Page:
The RM12b department
The Prime Minister’s Department’s allocation for 2010 is a whopping RM12 billion, not RM4 billion as some people may have perceived it to be. That’s a lot of money for one single department.
In a parliamentary reply by Minister in the Prime Minister’s Department Datuk Seri Nazri Aziz to Taiping MP, Nga Kor Ming, it was revealed that RM3.9 billion was allocated to the PMD for its “operations” in 2010. The minister was telling the truth; PMD’s “operating budget” was indeed the said amount.
But he seemed to be withholding another piece of information already in the public domain. Under a separate category of “development”, the PMD received RM 8.238 billion. Thus, the total budgetary outlay for the PMD in 2010 is RM12.1 billion, as revealed by the Federal Budget Estimates.
The PMD’s budget wasn’t so huge not too long ago. In the entire Eighth Malaysia Plan period (2001-2005), the development budget of the PMD was RM7.2 billion, or 4.3 per cent of the Plan’s total allocations. This means the development allocation for 2010 alone (RM 8.2 billion) surpassed the sum allocated for the first five years of the 21st century.
The PMD, which was already relatively strong and powerful compared to other Commonwealth countries, has grown beyond recognition, especially over the course of the last decade.
Its development budget underwent a four-fold increase in the 9th Malaysia Plan , driving its allocation up to RM 29.6 billion, or 13.5 per cent of the Plan’s total.
The huge increases in the PMD’s budget in 2009 and 2010 have never been seen before. The combined operating and development expenditure for 2009 was RM14 billion; nearly double the RM7.1 billion allocated for 2008. The total for 2005 was a mere RM4.1 billion in comparison.
A different way of looking at it is that the development budget for 2009 (RM10 billion) was five times that of 2005 (RM2 billion) while in 2010 (RM8.2 billion), is four times that of the base year.
What does this mean?
The development allocation for PMD is discretional expenditure that allows the prime minister to approve it literally at the stroke of a pen, whereas other ministerial expenditures or treasury payments must pass through more rigorous checks.
The “big push” in the increase of the development budget occurred in the Ninth Malaysia Plan and in 2009. In both instances, the increase occurred during the time when former prime minister Tun Abdullah Badawi’s position was threatened by internal revolts in Umno and other political challenges.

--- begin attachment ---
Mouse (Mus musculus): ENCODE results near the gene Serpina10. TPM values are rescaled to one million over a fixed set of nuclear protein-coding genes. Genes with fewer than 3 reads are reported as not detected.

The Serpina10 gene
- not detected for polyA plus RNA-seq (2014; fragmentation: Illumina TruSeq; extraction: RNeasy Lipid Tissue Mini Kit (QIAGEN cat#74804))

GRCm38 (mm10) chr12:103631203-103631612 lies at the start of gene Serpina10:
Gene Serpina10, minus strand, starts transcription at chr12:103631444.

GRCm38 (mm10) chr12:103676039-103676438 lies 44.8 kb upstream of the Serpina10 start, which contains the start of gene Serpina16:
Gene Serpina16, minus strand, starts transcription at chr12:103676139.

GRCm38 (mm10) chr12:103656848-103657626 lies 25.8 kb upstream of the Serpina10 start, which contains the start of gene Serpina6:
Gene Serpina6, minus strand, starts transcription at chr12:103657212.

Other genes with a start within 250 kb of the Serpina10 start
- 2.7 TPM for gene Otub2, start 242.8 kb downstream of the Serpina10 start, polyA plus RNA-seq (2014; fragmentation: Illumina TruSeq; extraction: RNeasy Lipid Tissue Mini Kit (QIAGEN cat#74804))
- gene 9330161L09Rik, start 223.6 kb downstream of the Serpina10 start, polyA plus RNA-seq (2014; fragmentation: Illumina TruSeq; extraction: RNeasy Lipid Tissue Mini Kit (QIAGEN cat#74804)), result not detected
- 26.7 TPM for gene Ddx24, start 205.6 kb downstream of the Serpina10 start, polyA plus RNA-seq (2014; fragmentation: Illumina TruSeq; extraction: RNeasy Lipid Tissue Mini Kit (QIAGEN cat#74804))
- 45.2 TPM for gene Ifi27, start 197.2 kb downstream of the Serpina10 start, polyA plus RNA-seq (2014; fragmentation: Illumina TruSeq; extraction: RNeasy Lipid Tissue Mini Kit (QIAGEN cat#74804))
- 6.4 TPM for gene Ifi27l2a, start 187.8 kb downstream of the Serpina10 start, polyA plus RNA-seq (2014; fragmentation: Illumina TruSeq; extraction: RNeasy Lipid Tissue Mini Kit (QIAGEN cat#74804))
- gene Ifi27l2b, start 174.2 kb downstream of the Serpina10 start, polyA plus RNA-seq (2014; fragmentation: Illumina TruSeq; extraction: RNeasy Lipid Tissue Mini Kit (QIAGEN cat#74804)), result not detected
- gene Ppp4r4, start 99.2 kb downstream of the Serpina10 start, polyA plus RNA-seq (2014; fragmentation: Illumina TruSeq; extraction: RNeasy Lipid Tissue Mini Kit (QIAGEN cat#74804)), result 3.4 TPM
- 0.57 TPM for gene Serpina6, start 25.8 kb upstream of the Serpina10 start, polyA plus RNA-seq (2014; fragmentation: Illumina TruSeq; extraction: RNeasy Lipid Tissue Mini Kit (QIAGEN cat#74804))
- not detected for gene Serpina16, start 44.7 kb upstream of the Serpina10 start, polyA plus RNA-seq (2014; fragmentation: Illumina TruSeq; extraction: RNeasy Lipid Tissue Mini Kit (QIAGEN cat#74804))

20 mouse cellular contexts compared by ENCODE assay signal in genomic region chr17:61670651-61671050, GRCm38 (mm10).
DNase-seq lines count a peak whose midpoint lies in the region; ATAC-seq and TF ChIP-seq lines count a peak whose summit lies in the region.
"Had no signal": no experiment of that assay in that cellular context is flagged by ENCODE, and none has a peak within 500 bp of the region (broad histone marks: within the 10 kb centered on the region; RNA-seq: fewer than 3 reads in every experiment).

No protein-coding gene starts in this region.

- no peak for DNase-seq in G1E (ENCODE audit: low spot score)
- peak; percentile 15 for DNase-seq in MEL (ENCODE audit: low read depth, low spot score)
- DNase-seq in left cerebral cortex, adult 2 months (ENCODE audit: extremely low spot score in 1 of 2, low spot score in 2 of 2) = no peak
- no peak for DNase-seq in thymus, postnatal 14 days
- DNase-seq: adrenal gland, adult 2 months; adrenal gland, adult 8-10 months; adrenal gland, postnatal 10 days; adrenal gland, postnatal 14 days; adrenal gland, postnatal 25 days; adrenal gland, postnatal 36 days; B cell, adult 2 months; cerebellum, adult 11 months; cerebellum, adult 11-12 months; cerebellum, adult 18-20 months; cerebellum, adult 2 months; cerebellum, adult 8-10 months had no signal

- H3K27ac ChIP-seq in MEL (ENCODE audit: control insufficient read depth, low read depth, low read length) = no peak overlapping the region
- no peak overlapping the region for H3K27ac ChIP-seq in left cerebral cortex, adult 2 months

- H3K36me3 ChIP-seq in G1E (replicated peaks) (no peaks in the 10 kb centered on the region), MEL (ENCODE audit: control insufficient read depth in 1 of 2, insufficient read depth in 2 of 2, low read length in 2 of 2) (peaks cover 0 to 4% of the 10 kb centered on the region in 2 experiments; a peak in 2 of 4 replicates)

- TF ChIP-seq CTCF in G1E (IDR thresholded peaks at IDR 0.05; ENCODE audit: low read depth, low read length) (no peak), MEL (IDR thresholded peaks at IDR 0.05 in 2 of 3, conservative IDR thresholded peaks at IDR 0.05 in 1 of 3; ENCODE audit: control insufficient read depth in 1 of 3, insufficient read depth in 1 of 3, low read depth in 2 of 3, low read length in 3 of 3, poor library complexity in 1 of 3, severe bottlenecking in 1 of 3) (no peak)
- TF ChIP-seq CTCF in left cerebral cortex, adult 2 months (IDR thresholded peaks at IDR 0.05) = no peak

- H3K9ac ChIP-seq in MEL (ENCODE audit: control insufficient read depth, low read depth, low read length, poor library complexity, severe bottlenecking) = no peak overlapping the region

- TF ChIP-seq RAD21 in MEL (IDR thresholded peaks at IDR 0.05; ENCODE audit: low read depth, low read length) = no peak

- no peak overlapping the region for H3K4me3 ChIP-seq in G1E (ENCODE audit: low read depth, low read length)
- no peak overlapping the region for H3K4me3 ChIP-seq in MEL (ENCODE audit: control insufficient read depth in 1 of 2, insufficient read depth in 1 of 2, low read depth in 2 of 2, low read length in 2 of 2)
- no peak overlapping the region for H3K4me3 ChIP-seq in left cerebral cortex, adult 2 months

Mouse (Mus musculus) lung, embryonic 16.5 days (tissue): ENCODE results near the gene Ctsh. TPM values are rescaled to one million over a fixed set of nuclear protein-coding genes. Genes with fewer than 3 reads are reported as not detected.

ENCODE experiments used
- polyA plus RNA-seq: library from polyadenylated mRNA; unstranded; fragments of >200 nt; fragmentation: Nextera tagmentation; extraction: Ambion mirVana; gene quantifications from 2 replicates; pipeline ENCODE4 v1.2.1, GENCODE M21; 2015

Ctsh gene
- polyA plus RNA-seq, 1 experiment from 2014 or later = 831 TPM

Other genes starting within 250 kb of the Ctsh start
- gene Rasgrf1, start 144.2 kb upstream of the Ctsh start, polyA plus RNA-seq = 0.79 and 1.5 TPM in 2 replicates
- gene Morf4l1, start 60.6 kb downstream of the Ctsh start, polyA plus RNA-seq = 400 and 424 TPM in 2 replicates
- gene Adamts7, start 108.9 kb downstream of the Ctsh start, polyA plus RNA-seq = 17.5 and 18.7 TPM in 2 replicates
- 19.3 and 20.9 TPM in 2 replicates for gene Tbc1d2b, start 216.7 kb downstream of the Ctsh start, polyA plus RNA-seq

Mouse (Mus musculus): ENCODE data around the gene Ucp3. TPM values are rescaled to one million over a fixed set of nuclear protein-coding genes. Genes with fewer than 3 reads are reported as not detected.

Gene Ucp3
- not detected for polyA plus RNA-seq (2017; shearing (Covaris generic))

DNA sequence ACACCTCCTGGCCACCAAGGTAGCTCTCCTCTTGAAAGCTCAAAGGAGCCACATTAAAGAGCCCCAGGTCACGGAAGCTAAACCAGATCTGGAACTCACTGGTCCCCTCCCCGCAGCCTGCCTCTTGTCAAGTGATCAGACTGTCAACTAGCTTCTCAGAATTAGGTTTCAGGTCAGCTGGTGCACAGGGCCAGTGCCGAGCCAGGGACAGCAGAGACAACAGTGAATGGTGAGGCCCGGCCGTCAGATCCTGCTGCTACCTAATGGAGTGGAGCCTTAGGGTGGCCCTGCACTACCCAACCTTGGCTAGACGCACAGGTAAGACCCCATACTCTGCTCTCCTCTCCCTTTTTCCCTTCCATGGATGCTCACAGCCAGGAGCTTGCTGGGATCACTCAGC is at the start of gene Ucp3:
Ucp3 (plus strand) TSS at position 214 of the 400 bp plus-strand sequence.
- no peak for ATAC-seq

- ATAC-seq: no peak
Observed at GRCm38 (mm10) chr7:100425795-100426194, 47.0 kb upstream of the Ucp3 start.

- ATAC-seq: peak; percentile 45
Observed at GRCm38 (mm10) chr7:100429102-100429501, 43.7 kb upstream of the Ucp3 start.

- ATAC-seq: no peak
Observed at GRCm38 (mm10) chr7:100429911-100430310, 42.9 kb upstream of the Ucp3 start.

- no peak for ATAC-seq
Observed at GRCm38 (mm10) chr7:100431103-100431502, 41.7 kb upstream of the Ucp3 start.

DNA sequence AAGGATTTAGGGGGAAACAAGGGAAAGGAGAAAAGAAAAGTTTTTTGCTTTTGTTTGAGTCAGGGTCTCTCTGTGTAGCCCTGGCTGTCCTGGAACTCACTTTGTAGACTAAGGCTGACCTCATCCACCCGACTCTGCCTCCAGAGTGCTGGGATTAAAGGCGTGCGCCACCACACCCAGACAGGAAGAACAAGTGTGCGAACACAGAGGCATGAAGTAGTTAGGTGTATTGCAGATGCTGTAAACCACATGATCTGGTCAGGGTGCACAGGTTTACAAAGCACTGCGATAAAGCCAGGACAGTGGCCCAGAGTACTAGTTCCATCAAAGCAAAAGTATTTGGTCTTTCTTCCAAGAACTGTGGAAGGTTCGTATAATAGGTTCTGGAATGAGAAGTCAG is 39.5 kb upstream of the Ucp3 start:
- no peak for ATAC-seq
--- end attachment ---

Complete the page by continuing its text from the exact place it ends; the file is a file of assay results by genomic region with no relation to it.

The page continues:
The big push of Budget 2009 was presented to Parliament in August 2008, amidst talk of defection of Barisan Nasional MPs, especially those from Sabah and Sarawak. Immediately, RM1 billion of the RM6.9 billion increase was allocated to Sabah and Sarawak. The other RM5 billion was for the development of the five corridors, which included Sabah Development Corridor and Sarawak Corridor of Renewable Energy (Score).
Perhaps it can be said that such a big push managed to fend off the Sept 16 challenge, allegedly when those BN MPs were supposed to join the Pakatan Rakyat.
Besides the surge of monetary allocations, the staff size of the PMD and the speed of its growth (or over-growth) are completely mind-boggling. In 1981, when Tun Dr Mahathir Mohamad assumed power, there were 4,414 staff in the PMD. In 2001, there were 9,673; 21,045 in 2003. In 2009, the PMD hired 25,332.
In the same reply, Nazri told Parliament that the PMD has employed 43,544 people in 2010.
According to Nazri, the increase in operating allocations and staff were due to the “creation of new agencies” within the department as well as the addition of posts in a few existing agencies.
The powers concentrated in the Prime Minister’s Department in Malaysia certainly have other Commonwealth prime ministers’ envy. Besides the personal offices of the prime minister and his deputy, there are five full ministers, five deputy ministers, a number of ministerial-ranked advisors (which I am still unable to confirm), and 45 agencies under the watch of the Prime Minister’s Department.
Some of these agencies, such as the Malaysian Anti-Corruption Agency, Auditor-General’s Office, Election Commission, Human Rights Commission, Public Complaints Bureau, and Public Service Commission should have been placed under parliamentary oversight.
The Parliament should govern its own affairs, independent from the PMD; likewise for the judiciary and national palace.
It is disturbing that the Prime Minister’s Department is like a messy bazaar with all sorts of agencies under its watch that do not make any practical or coherent sense.
For instance, the dissolution of entrepreneur development ministry did not return the governance of public transport to the transport ministry but instead a new land public transport commission was formed within the PMD. One can only suspect that the licensing power of public transport is too great to let go.
The other agency that is gathering huge staff strength is the Malaysian Maritime Enforcement Agency, which is our version of the coast guard. Why should it be housed under the PMD? The right thing to do is to place it under either defence or home ministry, and at the same time merge Marine Police with MMEA. At it is, Malaysia has the navy, MMEA, Marine Police, Fisheries Department and a whole hosts of agencies guarding our waters, yet our borders don’t seem to be less porous.
Something is very wrong with Malaysia’s public finance and governance, especially in these last few years. And the people have to bear the brunt of the current subsidy cuts, allegedly to help the government saves RM750 million this year.